Under Narendra Modi’s BJP government, which came to power in May 2014, New Delhi has increasingly integrated itself into the US’s strategic offensive against China. This has included rapidly expanding military-security collaboration with Japan and Australia as well as the US. Last October, Japan became a permanent participant in the Indo-US Malabar naval exercise. In addition to forming a trilateral military-security dialogue with Australia and Japan, India launched regular trilateral meetings last September with the US and Japan at the foreign minister level.

Also, beginning with the statement outlining a “Joint Strategic Vision for Asia-Pacific and Indian Ocean” that Modi and US President Obama issued in January 2015, New Delhi has repeatedly employed US-authored language when referring to the South China Sea dispute.

Indian government officials did not immediately respond to Harris’s provocative remarks.

Quite possibly they were taken aback by his readiness to publicly discuss proposals that had been raised in private—proposals they well know will be opposed by wide swathes of the population who rightly oppose India becoming a satrap for US imperialism.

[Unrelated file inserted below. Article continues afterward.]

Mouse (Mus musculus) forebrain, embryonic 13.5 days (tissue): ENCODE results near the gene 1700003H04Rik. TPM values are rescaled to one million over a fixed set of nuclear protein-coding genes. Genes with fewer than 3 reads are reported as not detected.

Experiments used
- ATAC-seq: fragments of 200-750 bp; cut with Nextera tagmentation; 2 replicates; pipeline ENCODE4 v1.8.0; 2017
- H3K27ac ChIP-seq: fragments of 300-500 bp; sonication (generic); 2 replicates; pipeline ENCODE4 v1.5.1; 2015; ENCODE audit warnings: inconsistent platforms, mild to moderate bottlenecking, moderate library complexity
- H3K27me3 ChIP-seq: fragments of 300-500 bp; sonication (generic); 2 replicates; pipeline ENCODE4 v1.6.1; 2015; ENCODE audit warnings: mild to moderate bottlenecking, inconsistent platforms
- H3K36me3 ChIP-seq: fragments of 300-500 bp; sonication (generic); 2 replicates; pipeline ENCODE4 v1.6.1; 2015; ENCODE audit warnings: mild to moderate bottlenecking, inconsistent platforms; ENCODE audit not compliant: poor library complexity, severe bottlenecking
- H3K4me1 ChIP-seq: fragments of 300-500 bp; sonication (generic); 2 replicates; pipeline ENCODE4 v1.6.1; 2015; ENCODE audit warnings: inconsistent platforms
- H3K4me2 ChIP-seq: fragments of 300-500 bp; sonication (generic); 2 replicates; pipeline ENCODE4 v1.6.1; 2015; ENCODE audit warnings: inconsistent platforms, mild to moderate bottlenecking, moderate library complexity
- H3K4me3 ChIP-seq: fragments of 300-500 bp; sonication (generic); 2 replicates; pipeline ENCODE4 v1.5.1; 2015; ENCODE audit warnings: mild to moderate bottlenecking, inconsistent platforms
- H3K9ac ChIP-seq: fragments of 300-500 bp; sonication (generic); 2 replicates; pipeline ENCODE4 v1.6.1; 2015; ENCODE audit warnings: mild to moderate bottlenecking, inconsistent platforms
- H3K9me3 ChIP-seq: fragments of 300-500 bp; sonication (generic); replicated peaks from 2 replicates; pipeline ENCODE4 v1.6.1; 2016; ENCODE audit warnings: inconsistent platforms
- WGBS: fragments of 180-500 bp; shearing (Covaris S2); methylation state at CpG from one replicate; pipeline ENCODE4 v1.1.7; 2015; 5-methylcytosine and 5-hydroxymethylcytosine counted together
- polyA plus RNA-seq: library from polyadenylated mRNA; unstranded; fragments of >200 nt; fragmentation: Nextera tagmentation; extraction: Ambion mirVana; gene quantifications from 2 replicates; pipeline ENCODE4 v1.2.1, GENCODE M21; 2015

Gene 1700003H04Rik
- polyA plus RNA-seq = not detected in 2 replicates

Only on Friday did Defence Minister Manohar Parrikar rebuff the suggestion that India will mount joint navy patrols with the US and he did so in such a way that he very much left the door open to such a possibility in the future,

“Our viewpoint will come,” said Parrikar, “if at all we consider it [Harris’s proposal]. As of now, India has never taken part in any joint patrol; the question of joint patrol does not arise.”

Indian and US officials are currently in intense negotiations over three agreements the Pentagon considers “foundational” in developing closer collaboration with the Indian military. The first, the Logistics Support Agreement, would grant the US military routine access to Indian port facilities and military bases as well as regularizing payments for fuel and other supplies. The others are aimed at fostering interoperability between US and Indian military forces and concern secure communications and the exchange of topographical, nautical and aeronautical date.

Speaking to the US Senate Armed Services Committee last week, Harris said the agreements had yet to be signed, but are “close” to being finalized.

Underscoring the significance of what is involved, an Indian official involved in the talks was quoted last December as saying the only hitch in giving the US access to Indian bases was “What happens in the case of war?”